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More and more often, websites that use navigation written in JavaScript appear on the web. A typical case of using javascript for navigation is a page with a menu and a block of content, where content is loaded via AJAX:

The user clicks on the item, JavaScript loads the content from the network, inserts content into the block, the user is satisfied: the page shows the required content without reloading and the traffic required is less due to the fact that it did not take to load all these HEAD, BODY, STYLE and other elements.
But here's the problem: the page URL. If the old scool sites show a new HTML page for each menu item, and the user has a sane URI, which he can copy from the address bar of the browser, send to a friend or bookmark, then in the case of AJAX interfaces, the URI page often has no links to current document content.

When sending a link from the browser's address bar to a friend, the user cannot be sure whether the document will open with the content that it is currently viewing, or the document with the initial content of the page will open.

It is not a secret that to solve this problem, many programmers encode the link to the currently viewed content into an anchor of the document. For example, on jqapi.com (the screenshot of which is shown at the beginning of the topic), when choosing a menu item, the anchor of the page changes to # p = {contentId}.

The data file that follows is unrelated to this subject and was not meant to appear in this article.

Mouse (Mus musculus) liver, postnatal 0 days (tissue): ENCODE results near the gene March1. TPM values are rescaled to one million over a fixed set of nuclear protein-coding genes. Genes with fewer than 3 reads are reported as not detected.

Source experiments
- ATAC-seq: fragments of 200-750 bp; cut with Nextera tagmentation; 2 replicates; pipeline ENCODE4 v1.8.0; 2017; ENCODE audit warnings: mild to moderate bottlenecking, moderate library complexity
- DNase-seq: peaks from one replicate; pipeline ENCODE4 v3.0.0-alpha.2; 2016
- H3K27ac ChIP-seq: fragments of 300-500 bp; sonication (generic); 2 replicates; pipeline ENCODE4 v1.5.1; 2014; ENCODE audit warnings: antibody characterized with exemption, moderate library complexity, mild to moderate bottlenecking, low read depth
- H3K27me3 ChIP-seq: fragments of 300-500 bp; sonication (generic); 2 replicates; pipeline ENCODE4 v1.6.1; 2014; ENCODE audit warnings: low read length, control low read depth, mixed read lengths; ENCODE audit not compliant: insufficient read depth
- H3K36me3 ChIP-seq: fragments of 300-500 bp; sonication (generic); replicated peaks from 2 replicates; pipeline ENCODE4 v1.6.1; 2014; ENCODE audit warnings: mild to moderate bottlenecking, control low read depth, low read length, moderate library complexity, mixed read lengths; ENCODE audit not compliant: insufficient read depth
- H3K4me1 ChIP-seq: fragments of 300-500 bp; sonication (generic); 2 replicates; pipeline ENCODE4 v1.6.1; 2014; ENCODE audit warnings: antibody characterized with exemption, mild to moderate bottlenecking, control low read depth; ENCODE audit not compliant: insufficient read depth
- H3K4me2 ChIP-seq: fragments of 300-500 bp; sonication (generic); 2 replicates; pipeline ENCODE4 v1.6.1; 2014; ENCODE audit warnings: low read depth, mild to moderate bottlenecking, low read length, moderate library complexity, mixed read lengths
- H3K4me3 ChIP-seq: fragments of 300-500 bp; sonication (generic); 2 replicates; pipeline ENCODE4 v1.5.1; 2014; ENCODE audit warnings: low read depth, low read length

For example:

In this case, after loading the page by anchor in the link, you can simply restore and show the requested content.

Unfortunately, at the moment everyone is inventing their own bikes to solve the problem of coding at anchor the current contents of the document. There is no single standard for coding anchors. In addition, developers often forget what the anchors were originally used for and deprive the user of the ability to navigate within the document.

In order to somehow solve these problems, the idea of ​​creating a JSNAV library, which helps to solve the above problems, came to us with the gbezyuk habrauser .

How it works?

JSNAV encodes calls to JavaScript handlers in a document URI. For encoding, RFC1630 uses compatible URIs of the following form:

Page anchor syntax:
The library, after loading the page, begins to monitor changes in the URI by the window.location.href variable and, if changed, calls registered handlers.

JSNAV also supports work with normal anchors: in the case of a link with an anchor, scrollTo is produced to the anchor element. At the same time, the description of the last registered event is saved in the URI.

Handlers are ordinary function objects, to the input of which event parameters decoded from an anchor are passed.

var addClassHandler = function (className, textId) {
var elm = textId? document .getElementById(textId) : this ;
if (elm.className && elm.className.indexOf(className) < 0) {
elm.className += " " + className;
JSNAV.bind( "addClass" , addClassHandler);

The addClassHandler handler from the example will be called on the URI of the form:

The library is written in pure JS and, in theory, should not conflict with any of the known frameworks.

You can report a bug, suggest a patch, or download the code on the project website . Sources are available under the Apache2 License.

See how it all works in the example on this page .


I will be glad to hear comments, suggestions, get bug reports. In addition, I invite everyone to join the development of code and documentation.

Source: https://habr.com/ru/post/105586/

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